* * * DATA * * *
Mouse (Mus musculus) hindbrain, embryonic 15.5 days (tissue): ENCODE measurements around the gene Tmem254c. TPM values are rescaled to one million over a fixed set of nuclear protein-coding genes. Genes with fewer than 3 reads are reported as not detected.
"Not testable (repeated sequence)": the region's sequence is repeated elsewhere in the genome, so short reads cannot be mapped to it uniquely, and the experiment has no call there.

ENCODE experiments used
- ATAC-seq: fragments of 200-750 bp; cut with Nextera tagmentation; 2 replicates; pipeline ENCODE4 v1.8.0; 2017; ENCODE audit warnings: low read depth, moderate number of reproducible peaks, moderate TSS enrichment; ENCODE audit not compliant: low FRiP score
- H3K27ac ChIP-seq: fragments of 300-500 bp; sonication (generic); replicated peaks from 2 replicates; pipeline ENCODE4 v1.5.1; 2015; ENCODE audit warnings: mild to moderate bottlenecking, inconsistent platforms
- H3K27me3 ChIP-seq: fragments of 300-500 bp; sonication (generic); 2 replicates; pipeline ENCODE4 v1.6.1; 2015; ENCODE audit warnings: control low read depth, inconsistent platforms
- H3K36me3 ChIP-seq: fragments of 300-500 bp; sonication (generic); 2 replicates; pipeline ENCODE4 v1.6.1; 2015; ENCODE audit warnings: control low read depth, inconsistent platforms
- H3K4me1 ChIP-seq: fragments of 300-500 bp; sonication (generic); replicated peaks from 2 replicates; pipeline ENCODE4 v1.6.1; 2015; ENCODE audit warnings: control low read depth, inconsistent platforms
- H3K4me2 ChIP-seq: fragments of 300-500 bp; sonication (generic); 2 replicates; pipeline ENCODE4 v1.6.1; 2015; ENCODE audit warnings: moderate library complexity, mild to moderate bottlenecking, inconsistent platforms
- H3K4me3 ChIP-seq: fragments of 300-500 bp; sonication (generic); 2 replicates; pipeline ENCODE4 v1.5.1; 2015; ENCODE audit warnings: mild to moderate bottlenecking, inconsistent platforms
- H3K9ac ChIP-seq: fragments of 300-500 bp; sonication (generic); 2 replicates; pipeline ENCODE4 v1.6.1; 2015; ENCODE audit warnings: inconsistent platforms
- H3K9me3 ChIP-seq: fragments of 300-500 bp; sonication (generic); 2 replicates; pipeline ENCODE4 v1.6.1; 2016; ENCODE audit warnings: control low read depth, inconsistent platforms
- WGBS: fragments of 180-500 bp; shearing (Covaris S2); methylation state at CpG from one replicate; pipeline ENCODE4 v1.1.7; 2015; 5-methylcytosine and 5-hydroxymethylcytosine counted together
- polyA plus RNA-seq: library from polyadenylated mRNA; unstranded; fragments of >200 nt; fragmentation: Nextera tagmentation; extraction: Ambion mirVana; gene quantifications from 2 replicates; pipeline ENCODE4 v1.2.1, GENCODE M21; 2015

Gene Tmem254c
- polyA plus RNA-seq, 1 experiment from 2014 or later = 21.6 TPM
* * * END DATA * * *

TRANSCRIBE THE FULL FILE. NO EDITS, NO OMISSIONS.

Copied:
Mouse (Mus musculus) hindbrain, embryonic 15.5 days (tissue): ENCODE measurements around the gene Tmem254c. TPM values are rescaled to one million over a fixed set of nuclear protein-coding genes. Genes with fewer than 3 reads are reported as not detected.
"Not testable (repeated sequence)": the region's sequence is repeated elsewhere in the genome, so short reads cannot be mapped to it uniquely, and the experiment has no call there.

ENCODE experiments used
- ATAC-seq: fragments of 200-750 bp; cut with Nextera tagmentation; 2 replicates; pipeline ENCODE4 v1.8.0; 2017; ENCODE audit warnings: low read depth, moderate number of reproducible peaks, moderate TSS enrichment; ENCODE audit not compliant: low FRiP score
- H3K27ac ChIP-seq: fragments of 300-500 bp; sonication (generic); replicated peaks from 2 replicates; pipeline ENCODE4 v1.5.1; 2015; ENCODE audit warnings: mild to moderate bottlenecking, inconsistent platforms
- H3K27me3 ChIP-seq: fragments of 300-500 bp; sonication (generic); 2 replicates; pipeline ENCODE4 v1.6.1; 2015; ENCODE audit warnings: control low read depth, inconsistent platforms
- H3K36me3 ChIP-seq: fragments of 300-500 bp; sonication (generic); 2 replicates; pipeline ENCODE4 v1.6.1; 2015; ENCODE audit warnings: control low read depth, inconsistent platforms
- H3K4me1 ChIP-seq: fragments of 300-500 bp; sonication (generic); replicated peaks from 2 replicates; pipeline ENCODE4 v1.6.1; 2015; ENCODE audit warnings: control low read depth, inconsistent platforms
- H3K4me2 ChIP-seq: fragments of 300-500 bp; sonication (generic); 2 replicates; pipeline ENCODE4 v1.6.1; 2015; ENCODE audit warnings: moderate library complexity, mild to moderate bottlenecking, inconsistent platforms
- H3K4me3 ChIP-seq: fragments of 300-500 bp; sonication (generic); 2 replicates; pipeline ENCODE4 v1.5.1; 2015; ENCODE audit warnings: mild to moderate bottlenecking, inconsistent platforms
- H3K9ac ChIP-seq: fragments of 300-500 bp; sonication (generic); 2 replicates; pipeline ENCODE4 v1.6.1; 2015; ENCODE audit warnings: inconsistent platforms
- H3K9me3 ChIP-seq: fragments of 300-500 bp; sonication (generic); 2 replicates; pipeline ENCODE4 v1.6.1; 2016; ENCODE audit warnings: control low read depth, inconsistent platforms
- WGBS: fragments of 180-500 bp; shearing (Covaris S2); methylation state at CpG from one replicate; pipeline ENCODE4 v1.1.7; 2015; 5-methylcytosine and 5-hydroxymethylcytosine counted together
- polyA plus RNA-seq: library from polyadenylated mRNA; unstranded; fragments of >200 nt; fragmentation: Nextera tagmentation; extraction: Ambion mirVana; gene quantifications from 2 replicates; pipeline ENCODE4 v1.2.1, GENCODE M21; 2015

Gene Tmem254c
- polyA plus RNA-seq, 1 experiment from 2014 or later = 21.6 TPM